As well as coming being available in different sizes, combination pliers can have added features to make them more versatile, or more effective at certain jobs. Some combination pliers include more than one of these added features. Also, many multi-tools will include a pair of combination pliers along with their other implements.
Many combination pliers include thumb stops on the handles. They will usually be made from plastic, being part of the cover over the handles. These small guards are designed to prevent your hands from slipping down the handle when using the pliers. They are particularly relevant on insulated handles, as they stop the user’s hands touching any metal parts which could conduct electricity.
Handle return spring
Some pliers incorporate a spring between the handles. This ensures the handles will return to an open position when the pressure is released from them. This makes them easier to use single-handed as they won’t need to be opened manually. There are different designs for return springs: some are hidden within the handles while others are visible.
Some combination pliers have a button which can be used to lock the jaws shut. This is to protect the surface of the jaws and the cutting blade while they’re not in use.
Combination pliers with compound action can produce more output force from the same amount of input effort compared to standard pliers, without needing to increase their size. They have two double levers, rather than one, which increases their mechanical advantage, so they can be used with tougher materials.
High leverage combination pliers give you extra leverage compared with standard pliers of the same size. High leverage pliers have their pivot point positioned closer to the cutters. This means the handles are extended and the cutters’ output force is increased.
Fish tape pullers
Fish tape is also known as draw wire, draw tape, or electrician’s snake. It is used by electricians to pull wires through conduit pipes, heating ducts, and other long, tight spaces where guiding flexible wires would be difficult. Some combination pliers have an extra gripping jaw built into one handle, next to the pivot point. This is positioned to grip the fish tape when the handles are closed.
Most pliers are not strong enough to be used to remove anything other than fine pins, tacks or staples. Standard nails usually need a more heavy-duty or specialist pair of pliers to remove them. However, some combination pliers include a nail puller grip, specifically designed to remove nails.
Although not a common feature, some combination pliers have a crimper on the handle side of their pivot point – this is designed specifically for non-insulated electrical crimp terminals. Crimping is a way of joint together pieces of metal, or other ductile materials, by deforming one or more of the pieces. The deformity is usually a small bend or dent and is called a crimp, which is created with a crimper. A common application is jointing electrical wiring.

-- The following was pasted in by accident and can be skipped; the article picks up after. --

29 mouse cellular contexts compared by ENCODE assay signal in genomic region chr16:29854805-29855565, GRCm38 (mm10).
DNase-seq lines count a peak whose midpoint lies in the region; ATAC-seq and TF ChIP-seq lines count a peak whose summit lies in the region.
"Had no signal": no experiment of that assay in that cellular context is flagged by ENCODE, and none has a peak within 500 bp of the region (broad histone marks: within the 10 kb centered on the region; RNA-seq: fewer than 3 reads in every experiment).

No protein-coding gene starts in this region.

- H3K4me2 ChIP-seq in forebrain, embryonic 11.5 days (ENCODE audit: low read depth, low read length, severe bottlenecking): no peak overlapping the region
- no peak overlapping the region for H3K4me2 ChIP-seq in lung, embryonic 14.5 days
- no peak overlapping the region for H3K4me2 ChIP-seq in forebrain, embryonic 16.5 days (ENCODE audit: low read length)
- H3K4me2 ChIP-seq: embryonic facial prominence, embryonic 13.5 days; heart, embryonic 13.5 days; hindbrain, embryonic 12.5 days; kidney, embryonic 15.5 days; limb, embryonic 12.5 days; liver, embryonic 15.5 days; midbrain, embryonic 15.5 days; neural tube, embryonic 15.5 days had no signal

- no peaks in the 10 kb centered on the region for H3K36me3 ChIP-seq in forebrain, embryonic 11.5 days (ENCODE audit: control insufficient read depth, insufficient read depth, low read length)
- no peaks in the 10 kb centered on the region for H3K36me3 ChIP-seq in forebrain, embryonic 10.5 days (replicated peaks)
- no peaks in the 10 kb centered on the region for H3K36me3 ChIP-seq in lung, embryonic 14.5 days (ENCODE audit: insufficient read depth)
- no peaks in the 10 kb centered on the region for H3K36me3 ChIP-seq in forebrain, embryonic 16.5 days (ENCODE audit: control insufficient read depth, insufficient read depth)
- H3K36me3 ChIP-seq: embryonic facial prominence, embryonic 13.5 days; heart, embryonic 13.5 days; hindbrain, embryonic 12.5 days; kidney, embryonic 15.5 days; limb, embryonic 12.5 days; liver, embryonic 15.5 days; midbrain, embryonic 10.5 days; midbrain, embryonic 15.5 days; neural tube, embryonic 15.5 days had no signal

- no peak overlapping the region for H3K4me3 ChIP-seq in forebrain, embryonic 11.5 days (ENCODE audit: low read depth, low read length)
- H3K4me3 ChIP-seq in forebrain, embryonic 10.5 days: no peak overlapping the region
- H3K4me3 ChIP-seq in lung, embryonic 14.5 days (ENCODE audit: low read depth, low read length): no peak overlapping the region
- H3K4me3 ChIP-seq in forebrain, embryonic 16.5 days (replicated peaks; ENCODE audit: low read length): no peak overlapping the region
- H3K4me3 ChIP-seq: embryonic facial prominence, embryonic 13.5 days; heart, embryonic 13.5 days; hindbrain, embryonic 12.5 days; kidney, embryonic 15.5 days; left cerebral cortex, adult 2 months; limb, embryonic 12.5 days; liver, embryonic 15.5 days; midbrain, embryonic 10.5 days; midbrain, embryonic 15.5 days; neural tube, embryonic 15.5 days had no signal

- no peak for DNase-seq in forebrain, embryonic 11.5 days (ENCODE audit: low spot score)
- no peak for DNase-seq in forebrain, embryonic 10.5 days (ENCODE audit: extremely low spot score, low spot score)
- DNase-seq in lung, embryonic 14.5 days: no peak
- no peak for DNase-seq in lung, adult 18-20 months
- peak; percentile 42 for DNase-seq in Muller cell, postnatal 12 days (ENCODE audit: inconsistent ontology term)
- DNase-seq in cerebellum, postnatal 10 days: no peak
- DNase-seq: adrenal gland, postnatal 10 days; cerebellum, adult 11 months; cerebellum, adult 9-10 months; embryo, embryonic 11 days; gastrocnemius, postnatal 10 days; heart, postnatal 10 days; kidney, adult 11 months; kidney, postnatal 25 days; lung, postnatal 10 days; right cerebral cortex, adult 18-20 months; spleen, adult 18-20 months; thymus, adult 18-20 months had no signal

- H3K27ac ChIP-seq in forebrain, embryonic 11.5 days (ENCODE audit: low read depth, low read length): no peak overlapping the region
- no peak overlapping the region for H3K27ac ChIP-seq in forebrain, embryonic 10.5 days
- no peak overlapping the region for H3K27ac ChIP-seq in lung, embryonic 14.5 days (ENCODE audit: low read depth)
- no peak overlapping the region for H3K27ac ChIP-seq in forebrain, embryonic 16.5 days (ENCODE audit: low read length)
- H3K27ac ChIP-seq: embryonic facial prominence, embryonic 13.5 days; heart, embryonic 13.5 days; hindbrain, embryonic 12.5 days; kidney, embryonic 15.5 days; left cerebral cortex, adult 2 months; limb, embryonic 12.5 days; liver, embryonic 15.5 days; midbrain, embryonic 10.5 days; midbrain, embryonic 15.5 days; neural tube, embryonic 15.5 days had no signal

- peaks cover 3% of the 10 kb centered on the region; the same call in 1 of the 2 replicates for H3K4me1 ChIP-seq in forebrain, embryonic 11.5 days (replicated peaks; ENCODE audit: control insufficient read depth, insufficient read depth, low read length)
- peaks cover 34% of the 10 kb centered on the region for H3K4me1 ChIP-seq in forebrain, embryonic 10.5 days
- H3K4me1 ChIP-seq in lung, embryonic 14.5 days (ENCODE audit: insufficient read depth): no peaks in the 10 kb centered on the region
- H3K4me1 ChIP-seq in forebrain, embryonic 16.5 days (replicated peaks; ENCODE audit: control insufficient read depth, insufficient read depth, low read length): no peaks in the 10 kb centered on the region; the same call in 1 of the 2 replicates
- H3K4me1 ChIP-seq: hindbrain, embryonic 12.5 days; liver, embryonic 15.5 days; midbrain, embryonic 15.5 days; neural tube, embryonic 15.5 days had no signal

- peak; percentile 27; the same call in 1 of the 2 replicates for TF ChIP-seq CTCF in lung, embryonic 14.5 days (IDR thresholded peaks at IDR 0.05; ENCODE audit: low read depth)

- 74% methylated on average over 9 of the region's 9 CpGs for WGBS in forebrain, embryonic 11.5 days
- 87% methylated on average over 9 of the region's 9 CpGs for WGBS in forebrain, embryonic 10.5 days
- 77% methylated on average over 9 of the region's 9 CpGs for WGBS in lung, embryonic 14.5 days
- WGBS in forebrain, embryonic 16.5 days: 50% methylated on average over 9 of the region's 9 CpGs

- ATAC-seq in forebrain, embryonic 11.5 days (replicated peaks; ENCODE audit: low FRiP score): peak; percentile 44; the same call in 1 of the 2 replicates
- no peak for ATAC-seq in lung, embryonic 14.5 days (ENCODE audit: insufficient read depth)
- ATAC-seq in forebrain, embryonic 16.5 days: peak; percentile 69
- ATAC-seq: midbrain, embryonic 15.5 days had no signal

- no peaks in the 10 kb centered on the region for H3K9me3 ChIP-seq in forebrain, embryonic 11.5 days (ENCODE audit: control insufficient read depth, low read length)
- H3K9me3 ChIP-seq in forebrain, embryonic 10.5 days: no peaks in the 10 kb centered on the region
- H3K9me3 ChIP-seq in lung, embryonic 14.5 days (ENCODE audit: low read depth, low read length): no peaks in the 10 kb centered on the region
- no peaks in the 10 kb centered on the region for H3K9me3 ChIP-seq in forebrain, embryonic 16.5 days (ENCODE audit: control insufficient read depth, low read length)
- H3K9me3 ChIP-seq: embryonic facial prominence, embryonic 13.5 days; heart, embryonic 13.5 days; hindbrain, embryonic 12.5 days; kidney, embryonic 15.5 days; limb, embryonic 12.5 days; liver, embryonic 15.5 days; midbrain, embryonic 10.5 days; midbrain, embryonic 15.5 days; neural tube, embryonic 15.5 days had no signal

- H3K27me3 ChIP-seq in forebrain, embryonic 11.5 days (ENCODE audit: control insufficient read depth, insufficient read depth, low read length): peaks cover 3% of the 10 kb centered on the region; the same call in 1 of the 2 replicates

Combination pliers designed for use near live electricity will have specially insulated handles. Sometimes insulated pliers are called lineman’s pliers or electrician’s pliers, although, linesman’s pliers are usually more heavy-duty than other combination pliers.
All insulated pliers should be marked as VDE. Tools marked with VDE will have been vigorously tested to ensure they meet the required standards and are safe. This mark will usually be accompanied by the maximum voltage they can be used with – it should be found in the specifications of the tool and be printed on the handle.
Some combination pliers can be used to cut small screws or bolts. They will have a special place where bolts, up to a certain size, can be inserted to cut them. The specifications should tell you the sizes of bolts which can be cut. They are usually designed to cut the screws used to fix light switches and sockets to the pattress box (the container for the back of an electrical fitting).
Combination pliers designed to be used by electricians or linesmen sometimes include one or more sizes of wire stripper. These are small, rounded cutters which will cut the plastic insulation around a wire to remove it without damaging the wire.
Reaming or deburring mechanisms
Some combination pliers have serrations on the outside of their jaws so they can be used as a reaming tool for the inside of cut pipes. They can be pushed into the pipe and used as a rounded file to deburr the inner edge.
For reaching some awkward places, there are combination pliers that have angled or offset heads. They allow you to clearly see where the tips of the jaws are when the pliers are being held straight in front of you, where straight handles might mean your hand obscures your view.
A hexagonal recess is included on some types of combination pliers to enable use on bolt heads and nuts. The range of bolt sizes that can be accommodated will be limited and will be defined in the products specification.